Tuesday, March 16, 2010

Frank Lumpkin, African-American steel worker, long time Communist fighter and a working class hero

Frank Lumpkin, African-American steel worker, long time Communist fighter and a working class hero, passed away March 1 at the age of 93. In this era of economic crisis, exploitation and war, proletarians in the Twin Cities can draw inspiration from yesteryear’s fightback. Lumpkin's battle against mill closings and his national solution, "the public takeover of the closed plants to provide the jobs and make the steel that the country needs," is a rousing answer to the pending closure of St. Paul Ford Twin Cities Assembly Plant. Frank's serious reading of Marxist texts is a lesson for today's activists. 

Beatrice Lumpkin’s Always Bring a Crowd!: The Story of Frank Lumpkin is a handbook for action. 

This Black proletarian, master tactician and long-time member of the Communist Party, was honored by PBS, called a "History Maker" by an African-American site and commemorated with the words "Fought for Rights of Workers at Wisconsin Steel" in the Chicago Tribune. In Minnesota, the Gus Hall Action Club dedicated a recent blog post to Frank Lumpkin and the Thoughts from Podunk blog promotes the book 
Always Bring a Crowd! 

Brother Lumpkin’s battles against the closing of Chicago’s Wisconsin Steel are epic. The plant gates slammed shut in 1980 and the 3500 proletarians were forced to "live a nightmare. Suddenly, workers were out on the street, left with nothing: no jobs, no pensions, no sick pay, no supplementary unemployment benefits, not even pay for the last three weeks they worked." Frank, with 30 years in the mill, fought back! He organized the Wisconsin Steel workers to struggle for the plant’s reopening and their benefits. Lumpkin forged the Save Our Jobs committee and, under his leadership, it "became a crusade that never quit" until victory was won. Comrade Frank was a militant and hardened Marxist-Leninist. (Information and quotes from Always Bring a Crowd!: The Story of Frank Lumpkin by his wife Beatrice)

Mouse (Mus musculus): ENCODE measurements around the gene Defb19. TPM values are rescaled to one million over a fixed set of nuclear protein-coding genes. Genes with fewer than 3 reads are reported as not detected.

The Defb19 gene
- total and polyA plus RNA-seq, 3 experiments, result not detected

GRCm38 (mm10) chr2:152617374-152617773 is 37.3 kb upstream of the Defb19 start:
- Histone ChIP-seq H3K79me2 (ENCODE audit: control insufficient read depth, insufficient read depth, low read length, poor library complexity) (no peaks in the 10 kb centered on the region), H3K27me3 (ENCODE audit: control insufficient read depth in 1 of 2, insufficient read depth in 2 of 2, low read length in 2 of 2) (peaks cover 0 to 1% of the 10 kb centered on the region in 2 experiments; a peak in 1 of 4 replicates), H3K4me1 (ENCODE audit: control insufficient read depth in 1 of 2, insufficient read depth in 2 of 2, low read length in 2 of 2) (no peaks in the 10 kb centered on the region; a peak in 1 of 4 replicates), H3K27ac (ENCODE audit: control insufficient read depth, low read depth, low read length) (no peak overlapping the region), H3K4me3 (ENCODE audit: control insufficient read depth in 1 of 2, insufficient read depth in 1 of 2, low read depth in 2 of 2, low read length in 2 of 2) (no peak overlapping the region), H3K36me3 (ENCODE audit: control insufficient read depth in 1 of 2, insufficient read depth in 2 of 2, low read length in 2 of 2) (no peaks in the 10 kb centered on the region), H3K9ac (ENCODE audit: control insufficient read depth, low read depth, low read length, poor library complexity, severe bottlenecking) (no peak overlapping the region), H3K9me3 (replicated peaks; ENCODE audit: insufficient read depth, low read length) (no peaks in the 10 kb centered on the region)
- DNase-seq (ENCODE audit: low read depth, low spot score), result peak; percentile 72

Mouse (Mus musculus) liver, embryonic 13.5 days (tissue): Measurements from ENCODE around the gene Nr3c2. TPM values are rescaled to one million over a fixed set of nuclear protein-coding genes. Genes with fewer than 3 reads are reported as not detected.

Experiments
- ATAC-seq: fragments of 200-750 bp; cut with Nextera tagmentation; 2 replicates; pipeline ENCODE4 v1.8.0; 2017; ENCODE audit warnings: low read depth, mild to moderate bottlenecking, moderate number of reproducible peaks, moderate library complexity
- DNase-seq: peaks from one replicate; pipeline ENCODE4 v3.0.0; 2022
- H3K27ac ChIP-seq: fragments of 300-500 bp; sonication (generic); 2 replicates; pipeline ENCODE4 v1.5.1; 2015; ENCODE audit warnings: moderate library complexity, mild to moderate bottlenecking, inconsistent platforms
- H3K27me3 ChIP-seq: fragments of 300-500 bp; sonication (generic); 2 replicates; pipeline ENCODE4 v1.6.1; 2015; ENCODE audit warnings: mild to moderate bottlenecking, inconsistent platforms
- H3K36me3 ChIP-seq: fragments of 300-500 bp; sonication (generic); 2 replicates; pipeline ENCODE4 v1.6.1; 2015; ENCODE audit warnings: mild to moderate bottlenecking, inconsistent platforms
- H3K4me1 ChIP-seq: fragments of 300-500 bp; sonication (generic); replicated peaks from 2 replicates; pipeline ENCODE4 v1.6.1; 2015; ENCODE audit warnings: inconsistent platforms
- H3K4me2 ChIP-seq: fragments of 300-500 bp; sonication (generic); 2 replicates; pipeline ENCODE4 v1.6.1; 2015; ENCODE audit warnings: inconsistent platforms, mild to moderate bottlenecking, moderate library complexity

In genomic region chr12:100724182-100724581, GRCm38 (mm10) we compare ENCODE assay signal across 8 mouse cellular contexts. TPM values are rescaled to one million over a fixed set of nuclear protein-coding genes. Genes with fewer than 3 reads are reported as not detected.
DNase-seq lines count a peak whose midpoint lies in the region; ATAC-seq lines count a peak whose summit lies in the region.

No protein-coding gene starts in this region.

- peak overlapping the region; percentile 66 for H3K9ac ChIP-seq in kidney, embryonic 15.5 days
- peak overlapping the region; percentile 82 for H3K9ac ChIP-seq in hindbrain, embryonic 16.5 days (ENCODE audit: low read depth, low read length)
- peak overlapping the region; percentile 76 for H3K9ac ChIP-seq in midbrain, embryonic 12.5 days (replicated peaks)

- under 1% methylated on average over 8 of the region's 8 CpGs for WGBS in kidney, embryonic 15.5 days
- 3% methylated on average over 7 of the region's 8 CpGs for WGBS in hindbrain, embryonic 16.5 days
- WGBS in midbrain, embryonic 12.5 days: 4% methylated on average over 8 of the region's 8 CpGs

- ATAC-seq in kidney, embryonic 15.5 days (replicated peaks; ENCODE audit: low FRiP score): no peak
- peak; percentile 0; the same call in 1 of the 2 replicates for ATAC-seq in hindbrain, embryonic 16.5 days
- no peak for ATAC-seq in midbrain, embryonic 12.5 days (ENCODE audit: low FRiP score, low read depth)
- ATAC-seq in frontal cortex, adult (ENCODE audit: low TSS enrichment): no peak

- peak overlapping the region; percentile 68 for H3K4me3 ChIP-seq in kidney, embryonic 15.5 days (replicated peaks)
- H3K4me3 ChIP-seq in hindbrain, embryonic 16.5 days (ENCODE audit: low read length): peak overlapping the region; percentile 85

Chicago public TV station WTTW’s commemorative video about Frank Lumpkin 
is excellent:

A superb excerpt from Beatrice Lumpkin’s Always Bring a Crowd!: The Story of Frank Lumpkin about Communists, rank-and file workers’ activity and the forging of Save Our Jobs:

1980: "The plant’s closed. Don’t come in tomorrow. Maybe never."

"Nobody knew what to do. What could you do without an organization? Frank Lumpkin had read about the ’Save Jobs’ committees at the Youngstown, Ohio and Detroit Dodge-Main plants in the rank and file paper, Labor Today, and in the Communist Peoples Daily World. These papers were urging workers to fight plant closings. Frank realized that Wisconsin Steel workers had allies and did not have to fight alone. Fred Gaboury, then editor of Labor Today and a trusted friend (and Communist Party cadre -M.W.), encouraged Frank to take the first step: ’Get a committee going To Save Jobs and start a petition to Congress to reopen the plant.’ Frank thought that was good advice as far as it went. But how could you do that when the in-house union refused to move? He decided to talk it over with some friends from the mill.

"Frank invited some Wisconsin Steel workers to a meeting in his basement. Some he had met during years of African-American rank-and-file groups in the mill such as ’Self-Help’ and ’Getting It Together.’ If ever self-help was needed, that was the time. The meeting was open to any idea for action. The unanimous decision was to organize a ’Wisconsin Steel Workers Save Our Jobs Committee.’ Their first action was to petition the President of the United States, asking him to reopen the mill.

"’Fight or Die’ was the call Frank sent out to his fellow workers. And for 17 years he led the unemployed Wisconsin Steel workers, working without pay, using his house as the first headquarters and his own money when necessary for organizing expenses. No one who knew him would call him a saint, as R.C. Longworth had suggested in the Chicago Tribune financial section. However, it was true that Lumpkin’s dedication was based on his love for working people. Lumpkin’s staying power was strengthened by the belief that workers could change the system if they organized. He often said, ’the system’s got to go.’ He thought it was wrong to allow a few capitalists to close Chicago’s steel mills and ruin the lives of 30, 000 steel workers’ families. His ultimate solution was socialism - production for the good of people, not profits for a few.